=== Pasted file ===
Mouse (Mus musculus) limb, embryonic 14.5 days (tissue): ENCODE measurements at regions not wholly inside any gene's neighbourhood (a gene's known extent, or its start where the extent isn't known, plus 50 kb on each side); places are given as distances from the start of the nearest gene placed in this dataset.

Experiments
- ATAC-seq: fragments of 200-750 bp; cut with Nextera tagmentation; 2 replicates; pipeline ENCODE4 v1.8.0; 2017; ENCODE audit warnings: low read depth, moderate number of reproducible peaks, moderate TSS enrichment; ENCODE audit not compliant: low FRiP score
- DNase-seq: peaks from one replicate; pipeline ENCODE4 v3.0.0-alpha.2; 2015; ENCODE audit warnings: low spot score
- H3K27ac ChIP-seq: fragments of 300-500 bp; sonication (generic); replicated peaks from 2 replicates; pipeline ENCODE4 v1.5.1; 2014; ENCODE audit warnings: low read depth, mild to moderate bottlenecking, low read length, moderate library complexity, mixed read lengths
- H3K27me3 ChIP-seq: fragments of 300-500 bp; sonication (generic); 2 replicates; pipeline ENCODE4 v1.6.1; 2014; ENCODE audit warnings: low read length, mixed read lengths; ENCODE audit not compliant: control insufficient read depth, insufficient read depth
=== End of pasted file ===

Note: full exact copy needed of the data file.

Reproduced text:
Mouse (Mus musculus) limb, embryonic 14.5 days (tissue): ENCODE measurements at regions not wholly inside any gene's neighbourhood (a gene's known extent, or its start where the extent isn't known, plus 50 kb on each side); places are given as distances from the start of the nearest gene placed in this dataset.

Experiments
- ATAC-seq: fragments of 200-750 bp; cut with Nextera tagmentation; 2 replicates; pipeline ENCODE4 v1.8.0; 2017; ENCODE audit warnings: low read depth, moderate number of reproducible peaks, moderate TSS enrichment; ENCODE audit not compliant: low FRiP score
- DNase-seq: peaks from one replicate; pipeline ENCODE4 v3.0.0-alpha.2; 2015; ENCODE audit warnings: low spot score
- H3K27ac ChIP-seq: fragments of 300-500 bp; sonication (generic); replicated peaks from 2 replicates; pipeline ENCODE4 v1.5.1; 2014; ENCODE audit warnings: low read depth, mild to moderate bottlenecking, low read length, moderate library complexity, mixed read lengths
- H3K27me3 ChIP-seq: fragments of 300-500 bp; sonication (generic); 2 replicates; pipeline ENCODE4 v1.6.1; 2014; ENCODE audit warnings: low read length, mixed read lengths; ENCODE audit not compliant: control insufficient read depth, insufficient read depth